ASO: Robert Spano with Daniel Hope, David Finckel, and Wu Han

Last night’s Atlanta Symphony Orchestra concert was particularly festive. The concerto for the evening was Beethoven’s Triple Concerto and the triplets for this performance were Daniel Hope, the associate artistic director of the Savannah Music Festival, along with David Finckel and Wu Han, who are the founding artistic directors of Music@Menlo Chamber Music Festival. Robert Spano, the music director of the Aspen Music Festival and School, conducted. Even the concertmaster, David Coucheron, is the Artistic Director of the Kon Tiki Chamber Music Festival. This program will be performed again tonight at the Savannah Music Festival. With that much festivity on one stage, there really should have been a lot more sequins.

I’m not a huge fan of the Triple Concerto, but it’s not bad. I thought that this performance was a bit dry, but it wasn’t unbearably so. It seemed that each of the piano trio had a bit of their part that they liked and put a little more of themselves into, so there were these flashes of feeling coming through often enough to hold my attention.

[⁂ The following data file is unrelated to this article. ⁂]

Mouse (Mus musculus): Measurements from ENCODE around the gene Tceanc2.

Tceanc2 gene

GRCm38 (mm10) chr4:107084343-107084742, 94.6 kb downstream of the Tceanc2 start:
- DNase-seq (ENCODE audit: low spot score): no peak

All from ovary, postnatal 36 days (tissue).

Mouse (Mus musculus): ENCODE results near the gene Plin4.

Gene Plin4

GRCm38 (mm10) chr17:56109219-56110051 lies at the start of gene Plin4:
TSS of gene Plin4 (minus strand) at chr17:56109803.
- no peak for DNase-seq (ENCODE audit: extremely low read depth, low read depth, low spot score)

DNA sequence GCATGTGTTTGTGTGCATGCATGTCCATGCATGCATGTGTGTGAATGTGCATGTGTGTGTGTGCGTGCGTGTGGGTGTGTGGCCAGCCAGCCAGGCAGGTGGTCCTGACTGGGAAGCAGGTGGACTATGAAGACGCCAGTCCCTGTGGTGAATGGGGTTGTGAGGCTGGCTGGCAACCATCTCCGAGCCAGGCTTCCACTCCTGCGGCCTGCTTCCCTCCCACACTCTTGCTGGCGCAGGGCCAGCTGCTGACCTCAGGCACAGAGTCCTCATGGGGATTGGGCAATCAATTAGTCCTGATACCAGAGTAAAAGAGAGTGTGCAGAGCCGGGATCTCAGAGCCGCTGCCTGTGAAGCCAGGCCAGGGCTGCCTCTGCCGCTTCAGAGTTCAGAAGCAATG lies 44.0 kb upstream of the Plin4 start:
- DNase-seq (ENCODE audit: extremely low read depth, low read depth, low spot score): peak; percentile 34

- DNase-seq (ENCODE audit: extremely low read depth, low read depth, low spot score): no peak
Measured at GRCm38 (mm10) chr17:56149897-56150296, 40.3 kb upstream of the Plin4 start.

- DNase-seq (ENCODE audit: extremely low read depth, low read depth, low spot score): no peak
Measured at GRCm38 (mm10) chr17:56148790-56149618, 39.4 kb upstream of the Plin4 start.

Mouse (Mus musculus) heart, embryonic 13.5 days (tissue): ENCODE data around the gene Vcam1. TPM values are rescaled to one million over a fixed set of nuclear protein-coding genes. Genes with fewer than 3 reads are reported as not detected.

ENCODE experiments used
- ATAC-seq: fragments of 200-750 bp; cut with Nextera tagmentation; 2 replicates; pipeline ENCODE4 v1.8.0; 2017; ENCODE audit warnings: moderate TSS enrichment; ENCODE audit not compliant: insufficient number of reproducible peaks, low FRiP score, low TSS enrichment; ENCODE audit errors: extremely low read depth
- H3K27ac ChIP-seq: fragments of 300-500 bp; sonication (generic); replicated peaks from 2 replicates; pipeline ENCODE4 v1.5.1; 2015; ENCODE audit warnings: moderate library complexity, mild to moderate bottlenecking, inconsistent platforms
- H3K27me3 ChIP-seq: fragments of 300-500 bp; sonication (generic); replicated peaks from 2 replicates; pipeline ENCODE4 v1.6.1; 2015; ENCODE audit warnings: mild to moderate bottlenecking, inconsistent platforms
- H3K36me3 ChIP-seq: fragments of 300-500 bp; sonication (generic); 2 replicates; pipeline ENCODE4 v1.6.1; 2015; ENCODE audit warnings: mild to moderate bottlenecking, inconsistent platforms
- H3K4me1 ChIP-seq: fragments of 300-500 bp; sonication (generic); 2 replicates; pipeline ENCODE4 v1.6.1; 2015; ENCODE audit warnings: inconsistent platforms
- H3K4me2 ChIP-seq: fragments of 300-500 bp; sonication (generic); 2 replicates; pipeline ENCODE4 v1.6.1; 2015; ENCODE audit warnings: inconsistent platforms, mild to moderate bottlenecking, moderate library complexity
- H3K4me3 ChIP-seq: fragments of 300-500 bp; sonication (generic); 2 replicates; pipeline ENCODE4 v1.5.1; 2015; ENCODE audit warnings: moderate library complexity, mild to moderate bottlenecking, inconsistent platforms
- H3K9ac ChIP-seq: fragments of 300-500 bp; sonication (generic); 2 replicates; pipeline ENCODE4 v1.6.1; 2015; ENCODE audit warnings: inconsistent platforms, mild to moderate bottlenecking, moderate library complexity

As an encore, they performed from one of Beethoven’s piano trios. I liked both the piece and their playing much more. If their performance in the concerto sounded to me kind of like they were still developing their performance of if the piece, this one felt much more mature.

Prior to the concerto was an really solid performance of the Egmont Overture. I think Spano did an excellent job bringing out the dramatic elements without pushing it too far. Some performances of it kind of feel like they’re trying to put a high-Romantic sheen on it, as though it were written 75 years later, but the expressiveness of Spano’s take seemed well grounded in the composer’s score.

Spano did a similarly excellent job with Schumann’s Spring Symphony, which ended the concert. The conductor described the piece well when he referred to it as ebullient and I think that this performance of it could be described with the same word. It was a joyful conclusion to a truly enjoyable concert.

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